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      • That is good to know, it is only a pipe dream at this point in time because we speak no Italian and would need to be able to make a living if we decided to live there for an extended period of time.

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      • A working visa would no doubt be a different thing altogether.

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  2. […] Australian friend who lives in Bagni di Lucca, Italy. She explains it perfectly in her post titled: Getting a visa for a long stay in Italy. This link is directed to Australian citizens, please check with the Italian Embassy or Consulate […]

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    • Hi, I am a resident of USA, but have been going back and forth for the allowed 3 months. I want to live there. I have Italian heritage, but the embassy always wants more info. I thought I brought everything, but their last request ws for my great grandfather’s citizenship here ( the man of the family came to america to work, but always went back home for visits, then retirement and death). I have not had a good experience with the Embassy. Do you have it printed somewhere that I missed, or can you give me info on the extended stay? I met an American woman who lives in Rome and has for 10 years. I asked her how she attained citizenship…..she said she didn’t…..she just stays and even comes back to America for visits. I am thinking of doing this, but I don’t look good in orange. I just want to stay there without any hassles…..is that possible. I see you stayed in Bagni di Lucca…I stayed in Fornoli!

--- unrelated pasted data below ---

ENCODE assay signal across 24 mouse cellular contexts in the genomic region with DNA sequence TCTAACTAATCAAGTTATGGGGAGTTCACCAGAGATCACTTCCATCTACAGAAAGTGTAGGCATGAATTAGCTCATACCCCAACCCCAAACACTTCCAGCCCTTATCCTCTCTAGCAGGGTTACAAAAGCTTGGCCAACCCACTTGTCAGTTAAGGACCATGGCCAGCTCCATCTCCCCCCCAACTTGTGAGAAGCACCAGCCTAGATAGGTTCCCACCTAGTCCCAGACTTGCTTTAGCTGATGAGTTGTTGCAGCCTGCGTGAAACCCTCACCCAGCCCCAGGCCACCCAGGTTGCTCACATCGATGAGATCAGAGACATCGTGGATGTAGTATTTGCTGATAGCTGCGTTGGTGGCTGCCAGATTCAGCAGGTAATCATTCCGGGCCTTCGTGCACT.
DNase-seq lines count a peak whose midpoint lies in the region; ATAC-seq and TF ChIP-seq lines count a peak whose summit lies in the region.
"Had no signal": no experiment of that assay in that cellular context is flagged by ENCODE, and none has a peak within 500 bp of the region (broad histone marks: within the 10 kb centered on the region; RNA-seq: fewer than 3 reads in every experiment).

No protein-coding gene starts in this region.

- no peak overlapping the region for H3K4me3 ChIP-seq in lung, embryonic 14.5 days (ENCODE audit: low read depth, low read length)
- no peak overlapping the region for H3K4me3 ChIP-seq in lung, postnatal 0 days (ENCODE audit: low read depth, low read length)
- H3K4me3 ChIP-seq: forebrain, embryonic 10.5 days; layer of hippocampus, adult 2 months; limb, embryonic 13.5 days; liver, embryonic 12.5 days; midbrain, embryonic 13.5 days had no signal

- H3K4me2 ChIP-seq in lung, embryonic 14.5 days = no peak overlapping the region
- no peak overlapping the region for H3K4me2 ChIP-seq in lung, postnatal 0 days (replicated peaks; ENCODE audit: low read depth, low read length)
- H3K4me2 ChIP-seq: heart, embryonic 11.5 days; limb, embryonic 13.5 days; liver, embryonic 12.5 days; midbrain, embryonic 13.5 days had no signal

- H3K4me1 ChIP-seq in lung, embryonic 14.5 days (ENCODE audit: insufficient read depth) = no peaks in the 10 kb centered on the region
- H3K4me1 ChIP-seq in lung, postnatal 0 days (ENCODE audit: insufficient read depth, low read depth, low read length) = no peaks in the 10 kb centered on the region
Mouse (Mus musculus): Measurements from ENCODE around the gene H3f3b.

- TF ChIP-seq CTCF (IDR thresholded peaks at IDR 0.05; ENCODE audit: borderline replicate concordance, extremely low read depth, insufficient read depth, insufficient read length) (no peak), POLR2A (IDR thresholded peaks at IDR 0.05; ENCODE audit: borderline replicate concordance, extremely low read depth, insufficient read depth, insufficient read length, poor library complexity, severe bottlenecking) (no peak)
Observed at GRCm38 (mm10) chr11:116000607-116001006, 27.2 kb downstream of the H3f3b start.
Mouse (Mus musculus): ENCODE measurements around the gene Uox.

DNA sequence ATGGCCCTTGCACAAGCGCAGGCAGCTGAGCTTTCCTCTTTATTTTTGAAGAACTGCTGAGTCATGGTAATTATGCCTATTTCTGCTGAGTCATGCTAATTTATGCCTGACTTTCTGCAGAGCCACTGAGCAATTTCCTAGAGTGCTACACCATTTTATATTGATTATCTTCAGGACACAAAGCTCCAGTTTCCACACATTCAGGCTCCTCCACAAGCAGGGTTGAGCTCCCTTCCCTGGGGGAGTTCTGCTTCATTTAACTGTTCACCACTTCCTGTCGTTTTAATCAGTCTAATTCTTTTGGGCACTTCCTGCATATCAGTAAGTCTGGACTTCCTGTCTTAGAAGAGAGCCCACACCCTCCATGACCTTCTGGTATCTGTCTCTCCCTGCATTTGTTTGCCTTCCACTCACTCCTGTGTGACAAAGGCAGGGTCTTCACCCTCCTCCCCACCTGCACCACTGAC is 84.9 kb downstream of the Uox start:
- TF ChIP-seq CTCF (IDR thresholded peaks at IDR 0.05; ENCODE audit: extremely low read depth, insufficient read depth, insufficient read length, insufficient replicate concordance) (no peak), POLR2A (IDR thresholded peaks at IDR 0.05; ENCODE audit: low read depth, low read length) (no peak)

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      • Hi Caroline, I can’t find a list of what you need anywhere. Things may be different in USA from Australia. I get a Permesso di Soggiorno as an elective resident. This doesn’t allow me to work or access health care. It is possible to stay 90 days in 180 within the Schengen group of countries without a visa. I know that people do stay longer without the proper paperwork, but I don’t recommend this at all.